Chemical potential as a function of temperature

I have considered an ideal Fermi gas. Then, we can obtain an expression for chemical potential as a function of temperature. I want to understand the physical significance to it or what it really means. Isn't chemical potential generally a function of temperature for all kinds of gases?

• Possible duplicate at physics.stackexchange.com/q/69664 though I think this is more about how you would explain what is happening with words right? Mar 6 '15 at 9:47

I think the best way to think about it is in terms of entropy ($S$). The chemical potential $\mu$ is related to the entropy $S$ by $\mu = -T \frac{\partial S}{\partial N} .$

The entropy $S$=$S(N,V,T)$ (or (N,V,E), or etc...) is a function of N. Chemical potential is a useful concept because it tells you how the entropy changes due to changes in N, the number of particles or whatever in your system.

Then statements like "particles will go from high chemical potential to low chemical potential" are just code for "the entropy isn't maximized right now, so the particles will move around so that the entropy is maximized".

Yes, the chemical potential is generally a function of temperature. As such, the chemical potential in the specific case of a Fermi gas is a function of temperature.

In the Fermi gas, the chemical potential is "repelled" by the region of higher density of states as the temperature increases. This is because the former step-function (the T=0 fermi function) broadens out on both sides equally. And so, to maintain a constant number of particles, the location of the center has to move away from the high density of states region.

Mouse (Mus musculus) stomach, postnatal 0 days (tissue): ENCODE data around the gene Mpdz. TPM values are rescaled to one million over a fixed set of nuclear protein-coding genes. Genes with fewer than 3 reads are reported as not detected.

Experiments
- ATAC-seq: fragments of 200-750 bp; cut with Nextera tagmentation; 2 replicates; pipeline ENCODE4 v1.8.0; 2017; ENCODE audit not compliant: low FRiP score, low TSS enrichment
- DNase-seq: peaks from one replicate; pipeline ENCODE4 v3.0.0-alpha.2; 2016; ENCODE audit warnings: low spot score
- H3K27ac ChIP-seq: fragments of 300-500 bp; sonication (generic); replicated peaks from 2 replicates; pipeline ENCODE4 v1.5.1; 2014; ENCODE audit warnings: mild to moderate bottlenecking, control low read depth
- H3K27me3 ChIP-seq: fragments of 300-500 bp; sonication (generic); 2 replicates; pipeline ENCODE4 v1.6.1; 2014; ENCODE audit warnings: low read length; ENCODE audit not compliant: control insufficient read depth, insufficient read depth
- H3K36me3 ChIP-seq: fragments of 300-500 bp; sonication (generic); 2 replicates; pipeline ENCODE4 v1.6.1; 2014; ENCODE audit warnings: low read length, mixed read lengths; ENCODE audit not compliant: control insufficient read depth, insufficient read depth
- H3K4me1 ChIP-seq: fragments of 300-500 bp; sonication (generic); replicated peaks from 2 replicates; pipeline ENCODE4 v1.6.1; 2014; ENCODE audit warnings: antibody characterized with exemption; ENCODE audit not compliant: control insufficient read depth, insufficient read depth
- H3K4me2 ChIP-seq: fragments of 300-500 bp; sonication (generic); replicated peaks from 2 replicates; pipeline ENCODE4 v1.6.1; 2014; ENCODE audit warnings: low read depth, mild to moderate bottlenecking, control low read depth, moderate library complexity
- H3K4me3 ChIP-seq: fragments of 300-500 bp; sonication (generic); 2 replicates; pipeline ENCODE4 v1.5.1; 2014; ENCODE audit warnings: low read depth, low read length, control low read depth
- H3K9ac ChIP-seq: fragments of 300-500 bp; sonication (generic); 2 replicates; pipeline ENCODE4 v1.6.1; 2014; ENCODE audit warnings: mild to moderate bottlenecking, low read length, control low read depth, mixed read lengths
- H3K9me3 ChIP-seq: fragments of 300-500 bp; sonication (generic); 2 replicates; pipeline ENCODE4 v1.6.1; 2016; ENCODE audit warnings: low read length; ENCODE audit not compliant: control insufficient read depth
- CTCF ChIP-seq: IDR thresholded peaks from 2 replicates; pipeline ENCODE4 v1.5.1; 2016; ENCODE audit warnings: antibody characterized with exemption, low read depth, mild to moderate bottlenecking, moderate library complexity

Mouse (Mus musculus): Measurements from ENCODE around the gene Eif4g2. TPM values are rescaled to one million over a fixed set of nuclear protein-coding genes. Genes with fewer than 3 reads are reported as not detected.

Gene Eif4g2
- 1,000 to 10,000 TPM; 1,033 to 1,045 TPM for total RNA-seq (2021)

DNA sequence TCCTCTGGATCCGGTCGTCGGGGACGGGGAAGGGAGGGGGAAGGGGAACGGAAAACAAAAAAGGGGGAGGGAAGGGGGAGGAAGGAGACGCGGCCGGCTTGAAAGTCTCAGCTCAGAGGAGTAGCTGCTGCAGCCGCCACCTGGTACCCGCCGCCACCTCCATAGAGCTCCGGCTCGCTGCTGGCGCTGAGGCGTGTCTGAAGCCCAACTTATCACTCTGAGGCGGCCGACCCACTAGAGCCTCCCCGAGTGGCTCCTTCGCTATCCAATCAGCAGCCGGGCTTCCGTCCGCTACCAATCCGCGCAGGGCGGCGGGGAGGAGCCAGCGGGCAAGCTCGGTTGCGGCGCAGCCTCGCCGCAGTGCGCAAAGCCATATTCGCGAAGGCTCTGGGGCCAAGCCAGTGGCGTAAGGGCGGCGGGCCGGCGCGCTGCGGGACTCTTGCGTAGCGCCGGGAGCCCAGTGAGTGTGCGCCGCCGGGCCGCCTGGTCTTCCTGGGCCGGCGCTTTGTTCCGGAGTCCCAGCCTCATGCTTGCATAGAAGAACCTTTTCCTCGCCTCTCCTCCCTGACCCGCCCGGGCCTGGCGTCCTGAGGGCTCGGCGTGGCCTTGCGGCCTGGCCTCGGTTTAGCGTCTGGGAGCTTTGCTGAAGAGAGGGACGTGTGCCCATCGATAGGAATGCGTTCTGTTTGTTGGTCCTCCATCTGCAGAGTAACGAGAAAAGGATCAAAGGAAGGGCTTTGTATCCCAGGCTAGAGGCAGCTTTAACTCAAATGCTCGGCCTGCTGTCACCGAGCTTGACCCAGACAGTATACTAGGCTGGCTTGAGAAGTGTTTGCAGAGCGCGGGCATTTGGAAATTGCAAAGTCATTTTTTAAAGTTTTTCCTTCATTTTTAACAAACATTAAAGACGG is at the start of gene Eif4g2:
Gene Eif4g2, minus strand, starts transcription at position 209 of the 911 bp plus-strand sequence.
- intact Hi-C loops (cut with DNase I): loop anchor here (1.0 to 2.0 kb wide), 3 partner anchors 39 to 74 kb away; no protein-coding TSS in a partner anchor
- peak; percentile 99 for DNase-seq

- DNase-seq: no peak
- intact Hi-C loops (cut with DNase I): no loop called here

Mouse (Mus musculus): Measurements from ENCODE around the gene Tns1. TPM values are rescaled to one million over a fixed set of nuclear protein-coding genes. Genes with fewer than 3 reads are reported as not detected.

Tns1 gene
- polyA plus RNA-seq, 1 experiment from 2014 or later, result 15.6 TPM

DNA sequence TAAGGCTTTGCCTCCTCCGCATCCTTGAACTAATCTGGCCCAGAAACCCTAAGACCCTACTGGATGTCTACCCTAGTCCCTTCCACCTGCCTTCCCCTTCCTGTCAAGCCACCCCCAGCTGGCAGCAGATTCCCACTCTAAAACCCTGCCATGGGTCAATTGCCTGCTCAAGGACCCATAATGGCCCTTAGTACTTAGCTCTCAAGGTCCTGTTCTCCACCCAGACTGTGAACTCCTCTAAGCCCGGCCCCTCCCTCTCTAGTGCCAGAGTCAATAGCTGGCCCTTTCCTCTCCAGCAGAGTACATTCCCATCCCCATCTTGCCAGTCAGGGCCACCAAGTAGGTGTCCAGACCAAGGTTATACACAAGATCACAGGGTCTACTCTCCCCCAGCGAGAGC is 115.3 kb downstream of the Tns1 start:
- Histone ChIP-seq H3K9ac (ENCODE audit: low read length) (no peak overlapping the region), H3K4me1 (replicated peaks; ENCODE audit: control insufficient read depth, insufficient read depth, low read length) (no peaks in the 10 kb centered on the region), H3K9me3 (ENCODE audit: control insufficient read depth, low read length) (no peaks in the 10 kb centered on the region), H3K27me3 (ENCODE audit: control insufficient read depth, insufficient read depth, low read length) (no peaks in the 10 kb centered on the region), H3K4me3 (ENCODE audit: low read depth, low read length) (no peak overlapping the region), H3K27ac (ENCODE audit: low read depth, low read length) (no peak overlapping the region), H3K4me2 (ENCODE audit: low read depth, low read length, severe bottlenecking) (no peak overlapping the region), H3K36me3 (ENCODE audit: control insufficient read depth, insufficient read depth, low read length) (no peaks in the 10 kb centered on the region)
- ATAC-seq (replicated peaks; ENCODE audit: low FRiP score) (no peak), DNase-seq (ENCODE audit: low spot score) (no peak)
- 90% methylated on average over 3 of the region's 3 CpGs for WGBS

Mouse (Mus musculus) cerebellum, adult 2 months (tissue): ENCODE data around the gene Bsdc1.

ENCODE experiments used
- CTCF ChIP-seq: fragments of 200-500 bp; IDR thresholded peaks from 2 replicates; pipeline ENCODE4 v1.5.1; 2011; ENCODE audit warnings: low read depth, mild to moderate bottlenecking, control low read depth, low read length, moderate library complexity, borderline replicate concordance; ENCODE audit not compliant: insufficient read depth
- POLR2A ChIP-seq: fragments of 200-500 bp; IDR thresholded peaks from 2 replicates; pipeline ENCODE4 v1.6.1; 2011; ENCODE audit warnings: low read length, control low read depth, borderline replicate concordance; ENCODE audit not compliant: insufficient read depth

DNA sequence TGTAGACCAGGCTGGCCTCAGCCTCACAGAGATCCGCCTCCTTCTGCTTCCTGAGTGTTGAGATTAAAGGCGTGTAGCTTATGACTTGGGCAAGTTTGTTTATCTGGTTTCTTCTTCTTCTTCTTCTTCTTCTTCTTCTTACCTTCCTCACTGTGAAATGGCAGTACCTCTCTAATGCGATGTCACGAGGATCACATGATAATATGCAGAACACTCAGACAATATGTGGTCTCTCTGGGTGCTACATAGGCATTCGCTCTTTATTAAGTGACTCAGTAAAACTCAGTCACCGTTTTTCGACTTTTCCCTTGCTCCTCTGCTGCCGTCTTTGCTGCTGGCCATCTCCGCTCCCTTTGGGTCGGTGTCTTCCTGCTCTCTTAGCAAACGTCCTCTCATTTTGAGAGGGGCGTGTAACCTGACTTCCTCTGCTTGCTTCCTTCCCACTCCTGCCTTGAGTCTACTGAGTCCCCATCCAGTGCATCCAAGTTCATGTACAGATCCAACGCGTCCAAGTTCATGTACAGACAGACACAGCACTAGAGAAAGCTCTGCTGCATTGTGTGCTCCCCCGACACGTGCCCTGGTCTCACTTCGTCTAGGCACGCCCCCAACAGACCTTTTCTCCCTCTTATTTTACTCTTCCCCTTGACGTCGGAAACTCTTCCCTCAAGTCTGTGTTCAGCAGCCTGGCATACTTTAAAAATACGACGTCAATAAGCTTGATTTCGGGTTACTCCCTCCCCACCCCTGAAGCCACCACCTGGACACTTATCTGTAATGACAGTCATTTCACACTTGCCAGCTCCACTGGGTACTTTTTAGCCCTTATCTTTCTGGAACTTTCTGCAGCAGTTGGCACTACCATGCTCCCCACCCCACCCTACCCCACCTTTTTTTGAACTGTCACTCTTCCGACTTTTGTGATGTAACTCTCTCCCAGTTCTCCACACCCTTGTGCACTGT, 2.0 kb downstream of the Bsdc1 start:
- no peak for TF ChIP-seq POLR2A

For a Fermi gas, the higher density of states is at higher energy and so the chemical potential decreases with increasing temperature (at least for small T) like $$\mu(T)\sim E_F-\alpha T^2\;,$$ where $$E_F$$ is the $$T=0$$ chemical potential and $$\alpha$$ is a constant.

• Can you please help me understand this statement diagrammatically if possible."In the Fermi gas, the chemical potential is "repelled" by the region of higher density of states as the temperature increases. This is because the former step-function (the T=0 fermi function) broadens out on both sides equally. And so, to maintain a constant number of particles, the location of the center has to move away from the high density of states region." Mar 6 '15 at 8:14

Consider the total differential of the Helmholtz Free energy $F$ with

$dF = -SdT +\mu dN$

with chemical potential $\mu$, entropy $S$ and particle number $N$. A necessary condition to have such a total differential is the relation:

$\frac{\partial \mu}{\partial T} = \frac{\partial (-S)}{\partial N} = - s_{mol}$.

This relation proves clearly that chemical potential is function of temperature $T$ if the molar entropy $s_{mol}$ is nonzero. And even a gas at equilibrium has a nonzero molar entropy. This equation has significance in several processes of physical chemistry.

At equilibrium, substance A has two phases which are as follows:

$$\alpha \rightleftharpoons \beta$$

Choose the correct relations between the temperature and chemical potential of these phases.

Ans: If two phases of a given substance are equilibrium with each other, then the temperature and chemical potential of these phases are the same. Therefore, the correct relationship between temperature and chemical potential of $$\alpha$$ and $$\beta$$ phases is

$$T_{\alpha}=T_{\beta} \quad ; \quad \mu_{\alpha}=\mu_{\beta}$$